Immediately, right-wing, pro-American and wealthy Bolivians cried corruption and refused to recognize the election results. An investigation by the international Organization of American States, which is run largely by forces in the United States, called for a new election.
Morales agreed and announced new elections. But it was too late. He "resigned" and was removed by the military.
Setting aside debates on presidential-term limits for a moment (remember Canadian prime ministers regularly serve more than two terms), the removal of Morales is all about who gets Bolivia’s lithium.
Western countries and corporations want Morales out of the picture.
In the years before Morales, and simmering since, there has been a deep hatred of Indigenous Peoples in Bolivia.
For decades, Indigenous communities have been framed by Bolivia’s elite as the country’s "problems," "backwards" and "anti-business" (sound familiar?).
In fact, what Indigenous Peoples in Bolivia have always done is fight the theft of their land and resources (specifically natural gas), which has resulted in wealth for the rich.
Morales is not perfect, but he introduced measures to recognize and respect Indigenous communities. It resulted in support by well-organized, active and engaged Indigenous voters.
Now, anti-Indigenous forces have taken power in Bolivia — and they want revenge.
One of the main anti-Indigenous proponents is conservative leader Jeanine Anez, who declared herself the "interim president" of Bolivia. In 2013, she tweeted: "I dream of a Bolivia free of satanic indigenous rites," saying "the city is not for the Indians who should stay in the highlands or the Chaco!!!"
Another anti-Indigenous leader now in charge of Bolivia is Luis Fernando Camacho, a member of a far-right Christian group. After Morales’ resignation, Camacho travelled to the presidential palace to "bring the Bible back to the palace of government."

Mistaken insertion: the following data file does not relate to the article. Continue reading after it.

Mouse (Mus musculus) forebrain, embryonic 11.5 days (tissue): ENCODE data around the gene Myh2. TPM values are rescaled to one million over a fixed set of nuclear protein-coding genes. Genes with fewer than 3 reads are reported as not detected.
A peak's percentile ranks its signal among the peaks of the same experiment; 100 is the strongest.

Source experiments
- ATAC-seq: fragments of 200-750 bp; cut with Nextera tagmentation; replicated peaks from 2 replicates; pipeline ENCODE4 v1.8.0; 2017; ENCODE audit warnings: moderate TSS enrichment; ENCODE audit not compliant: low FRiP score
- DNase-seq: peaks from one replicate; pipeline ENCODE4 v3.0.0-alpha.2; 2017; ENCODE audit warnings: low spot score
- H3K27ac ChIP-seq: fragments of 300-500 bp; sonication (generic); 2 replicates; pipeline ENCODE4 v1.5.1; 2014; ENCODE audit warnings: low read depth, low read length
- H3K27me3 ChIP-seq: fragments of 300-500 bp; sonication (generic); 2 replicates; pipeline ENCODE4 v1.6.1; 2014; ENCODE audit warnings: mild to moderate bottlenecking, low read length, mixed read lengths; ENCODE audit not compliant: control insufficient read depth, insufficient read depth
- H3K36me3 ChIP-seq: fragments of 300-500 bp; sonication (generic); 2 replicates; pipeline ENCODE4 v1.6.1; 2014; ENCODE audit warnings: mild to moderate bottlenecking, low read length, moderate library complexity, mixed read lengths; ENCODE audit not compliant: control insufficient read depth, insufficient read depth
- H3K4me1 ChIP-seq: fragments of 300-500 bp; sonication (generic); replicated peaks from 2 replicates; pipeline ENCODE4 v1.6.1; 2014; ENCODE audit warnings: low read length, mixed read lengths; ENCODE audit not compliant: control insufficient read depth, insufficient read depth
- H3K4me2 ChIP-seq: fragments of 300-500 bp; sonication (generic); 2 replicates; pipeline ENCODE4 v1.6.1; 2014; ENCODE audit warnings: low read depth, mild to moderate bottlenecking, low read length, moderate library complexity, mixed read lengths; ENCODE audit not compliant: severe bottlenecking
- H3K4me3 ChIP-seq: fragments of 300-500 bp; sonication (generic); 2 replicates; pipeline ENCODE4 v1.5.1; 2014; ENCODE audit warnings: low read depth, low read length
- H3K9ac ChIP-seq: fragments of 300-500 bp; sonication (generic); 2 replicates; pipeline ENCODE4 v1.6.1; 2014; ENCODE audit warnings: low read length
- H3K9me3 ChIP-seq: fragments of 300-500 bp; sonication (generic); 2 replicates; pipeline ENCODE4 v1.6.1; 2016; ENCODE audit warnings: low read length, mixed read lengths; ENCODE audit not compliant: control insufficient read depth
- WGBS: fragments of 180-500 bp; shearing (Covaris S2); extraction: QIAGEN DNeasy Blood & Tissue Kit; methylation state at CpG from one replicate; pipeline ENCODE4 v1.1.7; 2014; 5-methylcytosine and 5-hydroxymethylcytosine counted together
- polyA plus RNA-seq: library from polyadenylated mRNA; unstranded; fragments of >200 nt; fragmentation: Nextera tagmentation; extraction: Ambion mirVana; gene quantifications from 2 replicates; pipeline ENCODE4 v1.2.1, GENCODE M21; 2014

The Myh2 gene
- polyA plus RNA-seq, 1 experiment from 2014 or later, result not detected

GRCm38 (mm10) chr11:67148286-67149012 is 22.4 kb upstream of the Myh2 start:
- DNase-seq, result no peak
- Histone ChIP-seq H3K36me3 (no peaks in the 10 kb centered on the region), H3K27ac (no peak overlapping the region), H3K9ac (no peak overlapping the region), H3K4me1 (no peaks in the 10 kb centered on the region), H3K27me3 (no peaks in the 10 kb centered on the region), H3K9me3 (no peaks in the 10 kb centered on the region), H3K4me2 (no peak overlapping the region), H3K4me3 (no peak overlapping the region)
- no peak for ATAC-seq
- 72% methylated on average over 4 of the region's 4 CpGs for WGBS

"Bolivia is for Christ," he announced on national television.
Citizens followed suit, lowering and burning Wiphala flags, the symbols of Indigenous pride. Police officers cut the flags from their uniforms and helped ransack Morales’ home.
Indigenous communities across Bolivia have protested, but have been fired upon, arrested and attacked. On Saturday, eight were killed and dozens injured by police in Sacaba.
More are assaulted every day by right-wing militia who are not afraid of punishment.
"My sin was being Indigenous, leftist and anti-imperialist," Morales announced during his resignation.
He fled for his life, and Mexico has granted him refuge. Bolivia, meanwhile, is in chaos.
On Thursday, Canadian officials announced Canada would support Anez.
The "will of the people," it seems, is to hate Indigenous Peoples.
I’m just not sure which country we’re talking about.
Niigaan Sinclair is Anishinaabe and is a columnist at the Winnipeg Free Press.
Updated on Monday, November 18, 2019 at 7:09 AM CST: Minor corrections made
11:40 AM: Corrects date of tweet.